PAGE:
MDX Crypto: EOS Partners With Google!
EOS (ticker symbol: EOS) is a blockchain built from the ground up by Block.one to be an operating system for decentralized applications (dApps) allowing developers to create, launch, and host decentralized applications and decentralized autonomous corporations (DACs).    It adds a number of improvements over existing Blockchain applications, mainly scalability and speed.
The aim of the platform is to provide smart contract and decentralized storage enterprise solutions that solve the scalability issues of blockchains like Bitcoin and Ethereum, as well as eliminating all fees for users. EOS.IO accomplishes this by being both multi-threaded (able to run on multiple computer cores) as well as using delegated proof-of-stake for its consensus protocol.  
EOS claims to be “the most powerful infrastructure for decentralized applications.”
Basically, EOS is (or, rather, will be) a blockchain technology much like Ethereum.
They plan to create their own blockchain with a long list of impressive features.
Some are even calling EOS the “Ethereum killer.”
But along with all the hype and excitement about EOS, there’s also a large amount of skepticism coming from the crypto community.
The native token, EOS, is a utility token that provides both bandwidth and storage on the blockchain, in proportion to one's total staked tokens (owning 1% of EOS tokens allows for usage of up to 1% of the total available bandwidth). EOS tokens also allow the owner to cast votes and participate in the on-chain governance of the blockchain, again in proportion to the owner's staked tokens.  
In order to ensure widespread distribution of the native token at the launch of the blockchain, one billion tokens were sold over a period of one year on the Ethereum blockchain by Block.one. This provides a distribution that anyone can use to launch the EOS blockchain once the software is released, while the CEO of Block.one, Brendan Blumer, announced that Block.one will support the EOS.IO blockchain with over 4 billion USD in funding from the token sale.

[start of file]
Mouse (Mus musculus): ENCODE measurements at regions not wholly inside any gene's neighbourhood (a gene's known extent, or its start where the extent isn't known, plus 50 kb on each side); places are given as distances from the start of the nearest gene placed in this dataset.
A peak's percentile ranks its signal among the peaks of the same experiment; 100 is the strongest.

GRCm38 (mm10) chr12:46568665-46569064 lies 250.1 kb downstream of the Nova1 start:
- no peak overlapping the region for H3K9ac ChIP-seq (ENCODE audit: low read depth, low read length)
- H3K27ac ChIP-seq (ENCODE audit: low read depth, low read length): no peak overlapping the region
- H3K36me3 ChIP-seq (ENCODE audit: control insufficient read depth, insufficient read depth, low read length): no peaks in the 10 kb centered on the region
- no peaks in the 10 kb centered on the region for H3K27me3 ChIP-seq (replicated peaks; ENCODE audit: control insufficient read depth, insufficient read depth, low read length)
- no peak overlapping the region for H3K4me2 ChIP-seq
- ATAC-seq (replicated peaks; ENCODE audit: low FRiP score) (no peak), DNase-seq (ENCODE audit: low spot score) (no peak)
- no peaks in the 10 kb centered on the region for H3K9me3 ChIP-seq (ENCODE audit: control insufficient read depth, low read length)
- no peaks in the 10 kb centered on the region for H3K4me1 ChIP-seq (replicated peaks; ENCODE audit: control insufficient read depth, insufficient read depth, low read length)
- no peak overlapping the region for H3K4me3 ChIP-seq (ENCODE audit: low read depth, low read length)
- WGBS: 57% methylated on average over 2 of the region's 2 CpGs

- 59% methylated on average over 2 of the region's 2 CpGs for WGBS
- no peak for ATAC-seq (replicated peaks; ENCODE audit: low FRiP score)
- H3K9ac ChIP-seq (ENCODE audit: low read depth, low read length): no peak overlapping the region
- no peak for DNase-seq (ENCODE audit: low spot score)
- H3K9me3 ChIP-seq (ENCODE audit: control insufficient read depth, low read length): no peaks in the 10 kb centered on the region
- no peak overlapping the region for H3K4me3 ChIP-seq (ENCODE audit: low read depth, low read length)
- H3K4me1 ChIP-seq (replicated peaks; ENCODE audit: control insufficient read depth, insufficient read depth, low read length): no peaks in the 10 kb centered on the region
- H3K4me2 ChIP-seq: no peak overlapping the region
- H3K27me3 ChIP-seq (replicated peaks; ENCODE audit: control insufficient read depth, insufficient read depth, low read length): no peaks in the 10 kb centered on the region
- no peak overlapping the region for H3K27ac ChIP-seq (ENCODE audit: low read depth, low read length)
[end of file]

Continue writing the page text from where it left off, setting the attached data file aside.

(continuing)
Based on a white paper that was published in 2017, the EOS.IO platform was developed by a private company, Block.one, and was released as open-source software on June 1st, 2018. The official white paper for the EOS.IO platform was first published in 2017. At the time, the platform was being developed by Block.One and was officially released on June 1, 2018. The network uses EOS as its cryptocurrency and it has gone on to become one of the most prominent in the industry. The original testnet Dawn 1.0 was officially released in September 2017 and full versions were released both in 2017 and 2018.
On June 2, 2018, the pre-sale ICO ended and the ERC-20 tokens were frozen for the mainnet launch.
On June 9th, 2018 the initial group of block producers voted "yes" to officially launch the mainnet block producer voting system.